Climate change threatening mountain ecosystems – UN
Global warming is harming mountain ecosystems as melting glaciers increase the frequency of flooding and raise the spectre of conflict, the United Nations Food and Agriculture Organization (FAO) warned today on the International Day of Mountains.
“As glaciers disappear and snowlines move upwards, river flows are likely to change and lack of water may lead to conflict and affect hydropower generation, forestry and agricultural-based livelihoods,” said Alexander Müller, FAO Assistant Director-General for Natural Resources.
Mountain areas are especially susceptible to global warming, resulting from rising concentrations of greenhouse gases – generated by human activity – in the atmosphere.
In Bhutan, glaciers are retreating at a rate of 20 to 30 meters annually which has caused flooding downstream leading to loss of life, crops and pasture lands.
The health of livestock and people alike is impeded by higher temperatures. While a warmer climate could mean extinction for some wild animals due to their disappearing climates, humans are threatened as malaria will move to higher altitudes as is already happening in East Africa and the Andes, FAO said.
Meanwhile, a new UN-backed report launched at the world body’s Climate Change Conference in Bali, Indonesia, showcases the efforts of one dozen cities worldwide to promote sustainable urban development and curb climate change.
The new study, entitled “Liveable Cities: The Benefits of Urban Environmental Planning,” was published by the UN Environment Programme (UNEP), Cities Alliance and ICLEI-Local Governments for Sustainability.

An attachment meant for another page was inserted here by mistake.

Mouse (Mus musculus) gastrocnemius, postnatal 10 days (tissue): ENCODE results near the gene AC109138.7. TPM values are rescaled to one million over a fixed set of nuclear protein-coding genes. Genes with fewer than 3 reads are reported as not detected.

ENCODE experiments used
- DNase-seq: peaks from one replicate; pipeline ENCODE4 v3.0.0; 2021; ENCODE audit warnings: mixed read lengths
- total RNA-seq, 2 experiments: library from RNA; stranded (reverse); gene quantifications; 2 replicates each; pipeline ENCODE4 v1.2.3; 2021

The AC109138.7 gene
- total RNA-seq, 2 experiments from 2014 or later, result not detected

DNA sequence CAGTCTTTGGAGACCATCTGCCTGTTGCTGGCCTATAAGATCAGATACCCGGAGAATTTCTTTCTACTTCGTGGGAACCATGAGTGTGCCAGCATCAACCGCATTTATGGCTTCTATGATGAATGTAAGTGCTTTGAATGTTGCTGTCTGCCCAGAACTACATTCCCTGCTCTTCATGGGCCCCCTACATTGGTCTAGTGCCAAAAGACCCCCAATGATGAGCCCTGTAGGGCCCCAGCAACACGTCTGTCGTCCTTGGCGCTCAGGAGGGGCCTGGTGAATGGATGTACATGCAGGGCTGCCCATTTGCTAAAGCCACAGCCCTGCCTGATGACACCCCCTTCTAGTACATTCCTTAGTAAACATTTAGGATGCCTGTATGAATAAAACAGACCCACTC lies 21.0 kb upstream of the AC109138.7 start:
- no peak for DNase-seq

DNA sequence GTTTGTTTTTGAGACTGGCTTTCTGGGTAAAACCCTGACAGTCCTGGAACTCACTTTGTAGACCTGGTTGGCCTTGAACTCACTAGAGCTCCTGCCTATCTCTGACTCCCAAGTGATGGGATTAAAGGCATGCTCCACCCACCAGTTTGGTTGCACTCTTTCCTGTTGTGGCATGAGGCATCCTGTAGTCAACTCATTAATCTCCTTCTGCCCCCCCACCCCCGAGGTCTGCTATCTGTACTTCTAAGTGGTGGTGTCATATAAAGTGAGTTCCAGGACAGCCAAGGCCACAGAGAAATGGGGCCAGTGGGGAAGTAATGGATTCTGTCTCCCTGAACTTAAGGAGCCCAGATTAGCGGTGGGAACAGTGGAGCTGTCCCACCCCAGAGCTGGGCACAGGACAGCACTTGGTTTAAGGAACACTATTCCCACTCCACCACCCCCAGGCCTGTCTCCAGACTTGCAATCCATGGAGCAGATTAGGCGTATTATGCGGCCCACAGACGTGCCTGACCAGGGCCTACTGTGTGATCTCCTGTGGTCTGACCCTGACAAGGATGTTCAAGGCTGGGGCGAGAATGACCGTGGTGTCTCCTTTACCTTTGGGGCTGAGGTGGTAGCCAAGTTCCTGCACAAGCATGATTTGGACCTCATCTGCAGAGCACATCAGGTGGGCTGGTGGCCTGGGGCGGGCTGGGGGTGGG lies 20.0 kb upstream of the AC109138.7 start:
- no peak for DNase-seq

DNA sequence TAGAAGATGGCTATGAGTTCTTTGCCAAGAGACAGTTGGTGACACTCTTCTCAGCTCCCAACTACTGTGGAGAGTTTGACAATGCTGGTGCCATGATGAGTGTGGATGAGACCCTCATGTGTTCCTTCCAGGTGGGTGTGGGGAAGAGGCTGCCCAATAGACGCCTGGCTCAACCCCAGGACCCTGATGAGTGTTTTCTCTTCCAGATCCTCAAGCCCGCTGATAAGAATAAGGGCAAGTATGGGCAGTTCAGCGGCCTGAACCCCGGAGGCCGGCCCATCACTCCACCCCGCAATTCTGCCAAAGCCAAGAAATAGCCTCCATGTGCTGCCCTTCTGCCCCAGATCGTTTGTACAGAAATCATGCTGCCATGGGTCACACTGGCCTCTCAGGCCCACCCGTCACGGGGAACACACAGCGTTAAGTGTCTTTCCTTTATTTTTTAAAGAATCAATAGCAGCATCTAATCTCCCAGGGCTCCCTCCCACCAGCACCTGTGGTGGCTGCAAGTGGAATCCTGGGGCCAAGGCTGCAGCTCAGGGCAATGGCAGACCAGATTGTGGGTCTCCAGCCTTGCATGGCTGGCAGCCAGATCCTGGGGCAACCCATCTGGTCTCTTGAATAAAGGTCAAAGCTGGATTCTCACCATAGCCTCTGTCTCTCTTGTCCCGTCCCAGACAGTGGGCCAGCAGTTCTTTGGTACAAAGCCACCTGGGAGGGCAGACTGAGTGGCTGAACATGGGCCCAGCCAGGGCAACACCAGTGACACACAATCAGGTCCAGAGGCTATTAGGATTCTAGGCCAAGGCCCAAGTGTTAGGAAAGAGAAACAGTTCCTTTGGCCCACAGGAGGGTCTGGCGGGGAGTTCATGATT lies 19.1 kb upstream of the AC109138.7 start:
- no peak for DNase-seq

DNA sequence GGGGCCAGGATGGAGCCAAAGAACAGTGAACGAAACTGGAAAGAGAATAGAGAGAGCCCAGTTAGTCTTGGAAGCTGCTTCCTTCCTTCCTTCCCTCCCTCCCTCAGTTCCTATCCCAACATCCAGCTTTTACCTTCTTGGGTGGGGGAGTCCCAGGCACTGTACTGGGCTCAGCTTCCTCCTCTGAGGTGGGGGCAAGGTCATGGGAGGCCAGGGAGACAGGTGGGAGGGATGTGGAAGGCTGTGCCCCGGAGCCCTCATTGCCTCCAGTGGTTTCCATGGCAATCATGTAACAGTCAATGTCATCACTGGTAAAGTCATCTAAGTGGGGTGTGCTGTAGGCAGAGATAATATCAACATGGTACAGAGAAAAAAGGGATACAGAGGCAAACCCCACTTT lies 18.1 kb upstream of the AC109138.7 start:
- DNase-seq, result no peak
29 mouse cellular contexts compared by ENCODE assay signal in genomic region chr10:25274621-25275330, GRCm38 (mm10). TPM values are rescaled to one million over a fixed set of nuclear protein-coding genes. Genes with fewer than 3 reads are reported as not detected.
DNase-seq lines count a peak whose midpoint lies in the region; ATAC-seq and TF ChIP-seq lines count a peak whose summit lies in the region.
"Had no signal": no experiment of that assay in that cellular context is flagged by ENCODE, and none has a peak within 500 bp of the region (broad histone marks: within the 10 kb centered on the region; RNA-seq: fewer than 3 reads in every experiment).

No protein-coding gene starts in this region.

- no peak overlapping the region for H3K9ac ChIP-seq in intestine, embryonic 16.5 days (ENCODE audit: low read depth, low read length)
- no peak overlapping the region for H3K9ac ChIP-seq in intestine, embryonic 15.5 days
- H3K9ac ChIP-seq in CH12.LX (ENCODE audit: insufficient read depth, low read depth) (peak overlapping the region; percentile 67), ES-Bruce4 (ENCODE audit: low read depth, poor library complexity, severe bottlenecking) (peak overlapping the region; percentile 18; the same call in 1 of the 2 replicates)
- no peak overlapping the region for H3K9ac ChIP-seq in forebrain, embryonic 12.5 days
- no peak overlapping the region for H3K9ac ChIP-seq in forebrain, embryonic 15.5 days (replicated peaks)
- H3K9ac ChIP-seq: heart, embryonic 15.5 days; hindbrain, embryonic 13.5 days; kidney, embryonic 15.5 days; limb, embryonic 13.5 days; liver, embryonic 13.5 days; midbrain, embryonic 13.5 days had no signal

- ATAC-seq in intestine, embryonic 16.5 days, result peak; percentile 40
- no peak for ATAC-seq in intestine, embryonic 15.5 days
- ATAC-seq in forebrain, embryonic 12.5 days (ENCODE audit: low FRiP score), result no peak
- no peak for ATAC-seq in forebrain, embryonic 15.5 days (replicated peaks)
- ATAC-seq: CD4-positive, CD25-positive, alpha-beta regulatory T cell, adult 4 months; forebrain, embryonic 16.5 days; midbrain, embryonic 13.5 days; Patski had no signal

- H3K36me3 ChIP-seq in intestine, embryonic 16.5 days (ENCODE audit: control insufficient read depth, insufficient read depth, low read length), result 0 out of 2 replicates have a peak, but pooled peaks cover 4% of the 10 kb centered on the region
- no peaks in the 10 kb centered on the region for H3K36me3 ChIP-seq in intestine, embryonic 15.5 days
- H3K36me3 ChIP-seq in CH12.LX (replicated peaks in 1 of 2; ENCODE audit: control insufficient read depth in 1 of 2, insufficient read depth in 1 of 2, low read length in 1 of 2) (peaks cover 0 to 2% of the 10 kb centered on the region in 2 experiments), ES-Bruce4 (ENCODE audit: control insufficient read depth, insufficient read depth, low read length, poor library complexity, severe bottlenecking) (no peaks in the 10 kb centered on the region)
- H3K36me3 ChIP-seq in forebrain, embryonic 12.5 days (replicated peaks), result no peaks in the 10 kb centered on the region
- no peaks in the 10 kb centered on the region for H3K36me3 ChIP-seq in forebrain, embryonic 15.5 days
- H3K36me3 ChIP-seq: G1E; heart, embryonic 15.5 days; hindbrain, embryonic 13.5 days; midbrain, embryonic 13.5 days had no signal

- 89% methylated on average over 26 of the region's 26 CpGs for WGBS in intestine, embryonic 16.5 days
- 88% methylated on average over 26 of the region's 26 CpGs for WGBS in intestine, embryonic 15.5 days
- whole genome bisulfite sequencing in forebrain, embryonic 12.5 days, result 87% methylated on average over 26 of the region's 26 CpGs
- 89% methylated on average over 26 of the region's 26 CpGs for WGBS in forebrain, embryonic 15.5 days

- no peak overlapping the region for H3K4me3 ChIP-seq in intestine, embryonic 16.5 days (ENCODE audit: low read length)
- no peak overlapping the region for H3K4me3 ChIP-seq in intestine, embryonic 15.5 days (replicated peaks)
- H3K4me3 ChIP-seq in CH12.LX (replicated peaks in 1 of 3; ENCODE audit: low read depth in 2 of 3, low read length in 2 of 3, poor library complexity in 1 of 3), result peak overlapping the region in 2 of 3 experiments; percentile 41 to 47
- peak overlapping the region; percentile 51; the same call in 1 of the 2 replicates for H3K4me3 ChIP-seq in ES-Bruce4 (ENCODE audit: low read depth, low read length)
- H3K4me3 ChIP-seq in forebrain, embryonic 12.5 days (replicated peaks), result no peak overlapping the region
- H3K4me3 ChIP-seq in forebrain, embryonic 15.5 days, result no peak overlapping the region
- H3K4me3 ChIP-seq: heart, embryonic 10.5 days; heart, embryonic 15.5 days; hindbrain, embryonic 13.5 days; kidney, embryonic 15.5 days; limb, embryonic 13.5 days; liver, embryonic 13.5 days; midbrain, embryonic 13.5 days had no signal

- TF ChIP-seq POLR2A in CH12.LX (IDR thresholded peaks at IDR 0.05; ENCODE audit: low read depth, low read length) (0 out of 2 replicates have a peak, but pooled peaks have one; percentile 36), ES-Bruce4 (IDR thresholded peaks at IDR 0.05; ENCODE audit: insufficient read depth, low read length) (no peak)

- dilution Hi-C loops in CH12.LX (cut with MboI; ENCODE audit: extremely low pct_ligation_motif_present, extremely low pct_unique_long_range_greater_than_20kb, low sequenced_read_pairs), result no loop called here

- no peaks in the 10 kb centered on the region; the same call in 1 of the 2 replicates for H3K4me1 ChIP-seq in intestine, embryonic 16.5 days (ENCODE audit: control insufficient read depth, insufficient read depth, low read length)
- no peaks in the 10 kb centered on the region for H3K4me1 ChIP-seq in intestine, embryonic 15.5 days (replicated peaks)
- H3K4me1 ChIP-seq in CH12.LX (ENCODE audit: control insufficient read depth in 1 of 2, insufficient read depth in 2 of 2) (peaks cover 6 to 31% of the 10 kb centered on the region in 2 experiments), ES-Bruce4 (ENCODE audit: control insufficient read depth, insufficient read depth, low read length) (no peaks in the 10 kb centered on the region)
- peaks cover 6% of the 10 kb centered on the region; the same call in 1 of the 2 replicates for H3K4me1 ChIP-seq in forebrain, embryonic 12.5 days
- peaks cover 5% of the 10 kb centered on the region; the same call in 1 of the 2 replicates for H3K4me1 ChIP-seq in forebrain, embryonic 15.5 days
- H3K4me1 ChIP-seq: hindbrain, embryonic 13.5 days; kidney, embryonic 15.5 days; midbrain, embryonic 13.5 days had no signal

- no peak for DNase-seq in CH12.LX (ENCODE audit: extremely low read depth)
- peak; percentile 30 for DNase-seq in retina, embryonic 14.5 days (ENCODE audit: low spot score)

“A modern city can only be truly successful if it can convincingly demonstrate its green credentials by recognizing its natural assets, creating efficient water, energy and transport infrastructure, and protecting its citizens in the face of present and future impacts of climate change,” said UNEP Executive Director Achim Steiner from Bali.
Cities’ efforts highlighted in the report range from one in Bayamo, Cuba, to utilize horse-drawn carriages in a bid to solve the public transportation shortage, to another in Taiyuan, China, where an emissions trading scheme has been introduced to help reduce the sulphur dioxide concentration in the air.
Clearing, draining and setting fire to peatlands – wetlands storing 10 times more carbon per hectare than other ecosystems – emits over 3 billion tons of carbon dioxide into the atmosphere annually, another UNEP-backed study noted today.
That amount is roughly 10 per cent of yearly global emissions from fossil fuels.
“Just like a global phase-out of old, energy guzzling light bulbs or a switch to hybrid cars, protecting and restoring peatlands is perhaps another key ‘low-hanging fruit’ and among the most cost-effective options for climate change mitigation,” Mr. Steiner said.
Peatlands occur in 180 countries, covering 400 million hectares or 3 per cent of the world’s surface.
The “Assessment on Peatlands, Biodiversity and Climate Change” – produced by UNEP and the Convention on Biological Diversity together with the Global Environment Facility (GEF), the Global Environment Centre (GEC) and Wetlands International – called for urgent measures to protect and restore peatlands.